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Neanderthal self-medication in context

Karen Hardy, Stephen Buckley & Michael Huffman

ANTIQUITY 87 (2013): 873–878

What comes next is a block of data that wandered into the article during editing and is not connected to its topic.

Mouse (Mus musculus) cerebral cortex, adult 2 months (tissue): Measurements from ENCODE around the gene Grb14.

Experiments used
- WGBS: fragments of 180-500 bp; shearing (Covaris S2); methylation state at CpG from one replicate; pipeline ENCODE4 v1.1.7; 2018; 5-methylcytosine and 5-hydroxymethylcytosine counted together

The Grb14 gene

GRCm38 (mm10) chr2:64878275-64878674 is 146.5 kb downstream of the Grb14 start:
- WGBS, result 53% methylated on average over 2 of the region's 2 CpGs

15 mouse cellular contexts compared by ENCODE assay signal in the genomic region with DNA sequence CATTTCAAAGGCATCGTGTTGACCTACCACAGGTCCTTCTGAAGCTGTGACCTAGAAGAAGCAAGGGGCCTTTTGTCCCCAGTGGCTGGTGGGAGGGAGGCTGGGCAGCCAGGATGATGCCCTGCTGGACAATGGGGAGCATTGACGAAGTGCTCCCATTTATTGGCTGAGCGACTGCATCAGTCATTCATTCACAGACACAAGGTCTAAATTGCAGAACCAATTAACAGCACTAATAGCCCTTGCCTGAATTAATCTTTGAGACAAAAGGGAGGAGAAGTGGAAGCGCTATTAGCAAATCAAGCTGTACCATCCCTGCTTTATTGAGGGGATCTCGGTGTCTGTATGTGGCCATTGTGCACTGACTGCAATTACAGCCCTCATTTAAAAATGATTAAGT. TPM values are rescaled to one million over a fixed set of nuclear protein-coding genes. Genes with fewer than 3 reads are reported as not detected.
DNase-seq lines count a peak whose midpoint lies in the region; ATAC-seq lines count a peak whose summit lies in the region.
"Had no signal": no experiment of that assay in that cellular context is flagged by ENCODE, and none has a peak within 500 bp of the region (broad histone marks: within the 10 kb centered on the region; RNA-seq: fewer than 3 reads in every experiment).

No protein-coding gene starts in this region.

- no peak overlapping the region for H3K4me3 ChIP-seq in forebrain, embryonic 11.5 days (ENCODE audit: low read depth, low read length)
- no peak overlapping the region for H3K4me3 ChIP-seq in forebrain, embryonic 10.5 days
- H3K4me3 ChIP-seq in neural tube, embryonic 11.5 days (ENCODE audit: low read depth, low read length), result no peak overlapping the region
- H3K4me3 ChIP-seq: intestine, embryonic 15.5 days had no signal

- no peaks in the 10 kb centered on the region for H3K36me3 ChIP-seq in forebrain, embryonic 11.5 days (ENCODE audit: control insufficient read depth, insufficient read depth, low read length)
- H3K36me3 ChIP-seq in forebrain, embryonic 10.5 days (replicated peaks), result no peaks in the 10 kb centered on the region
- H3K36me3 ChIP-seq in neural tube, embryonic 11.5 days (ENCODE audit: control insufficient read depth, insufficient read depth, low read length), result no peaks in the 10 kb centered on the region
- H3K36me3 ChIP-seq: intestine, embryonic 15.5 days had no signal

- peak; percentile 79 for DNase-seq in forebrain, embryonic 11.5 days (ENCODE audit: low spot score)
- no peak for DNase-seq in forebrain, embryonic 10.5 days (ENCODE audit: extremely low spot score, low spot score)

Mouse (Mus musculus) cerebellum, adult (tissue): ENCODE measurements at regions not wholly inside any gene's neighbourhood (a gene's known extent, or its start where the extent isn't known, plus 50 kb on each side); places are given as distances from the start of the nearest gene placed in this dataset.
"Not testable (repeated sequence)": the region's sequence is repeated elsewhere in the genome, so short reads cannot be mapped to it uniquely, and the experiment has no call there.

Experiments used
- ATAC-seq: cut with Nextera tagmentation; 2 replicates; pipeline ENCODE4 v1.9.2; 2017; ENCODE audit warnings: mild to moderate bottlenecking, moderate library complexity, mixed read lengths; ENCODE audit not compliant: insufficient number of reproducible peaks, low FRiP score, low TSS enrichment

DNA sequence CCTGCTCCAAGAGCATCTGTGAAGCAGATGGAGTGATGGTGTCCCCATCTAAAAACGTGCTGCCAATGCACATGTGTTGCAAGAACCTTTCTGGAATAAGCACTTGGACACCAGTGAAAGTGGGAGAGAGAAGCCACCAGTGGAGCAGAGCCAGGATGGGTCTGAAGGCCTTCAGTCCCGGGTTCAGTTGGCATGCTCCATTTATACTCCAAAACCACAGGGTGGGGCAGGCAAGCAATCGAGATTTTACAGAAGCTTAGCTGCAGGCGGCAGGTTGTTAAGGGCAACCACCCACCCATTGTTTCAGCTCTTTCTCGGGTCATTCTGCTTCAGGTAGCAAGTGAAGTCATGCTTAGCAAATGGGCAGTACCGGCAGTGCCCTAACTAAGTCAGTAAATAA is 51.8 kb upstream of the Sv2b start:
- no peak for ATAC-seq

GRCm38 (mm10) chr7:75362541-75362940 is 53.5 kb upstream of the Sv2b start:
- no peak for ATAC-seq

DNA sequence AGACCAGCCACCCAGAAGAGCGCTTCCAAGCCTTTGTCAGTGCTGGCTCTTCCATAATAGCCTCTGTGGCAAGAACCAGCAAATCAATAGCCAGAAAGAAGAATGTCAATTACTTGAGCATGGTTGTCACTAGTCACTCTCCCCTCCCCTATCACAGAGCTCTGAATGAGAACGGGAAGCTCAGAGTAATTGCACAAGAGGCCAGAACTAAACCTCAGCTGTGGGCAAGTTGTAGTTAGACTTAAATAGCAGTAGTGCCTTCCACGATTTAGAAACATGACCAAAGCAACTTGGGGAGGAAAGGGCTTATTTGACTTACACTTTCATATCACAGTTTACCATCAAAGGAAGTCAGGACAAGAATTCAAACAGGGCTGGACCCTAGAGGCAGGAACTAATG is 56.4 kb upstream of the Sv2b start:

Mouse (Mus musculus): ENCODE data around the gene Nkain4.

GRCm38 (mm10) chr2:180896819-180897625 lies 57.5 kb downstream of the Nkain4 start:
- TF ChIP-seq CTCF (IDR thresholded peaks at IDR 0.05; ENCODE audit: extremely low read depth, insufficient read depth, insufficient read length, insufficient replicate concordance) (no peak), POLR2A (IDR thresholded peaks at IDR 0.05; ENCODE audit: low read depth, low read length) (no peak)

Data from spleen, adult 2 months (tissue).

In a recent study, Hardy et al. (2012) identified compounds from two non-nutritional plants, yarrow and camomile, in a sample of Neanderthal dental calculus from the northern Spanish site of El Sidr´on. Both these plants are bitter tasting and have little nutritional value but are well known for their medicinal qualities. Bitter taste can signal poison. We know that the bitter taste perception gene TAS2R38 was present among the Neanderthals of El Sidr´on (Lalueza-Fox et al. 2009), and their selection of yarrow and camomile was hence probably deliberate. With few nutritional benefits, reasons must be sought for why the Neanderthals collected and ingested these plants. They could have consumed them as flavouring, but this presupposes a degree of complexity in cuisine for which there is little evidence. The widespread evidence for animal self-medication, or zoopharmacognosy, however, offers an attractive behavioural context. We propose, indeed, that these plants were selected and ingested deliberately for the purpose of self-medication. Here, we investigate the implications of this new finding for Neanderthal knowledge of plants and we offer a context for plant knowledge and self-medication among early human and hominin populations.


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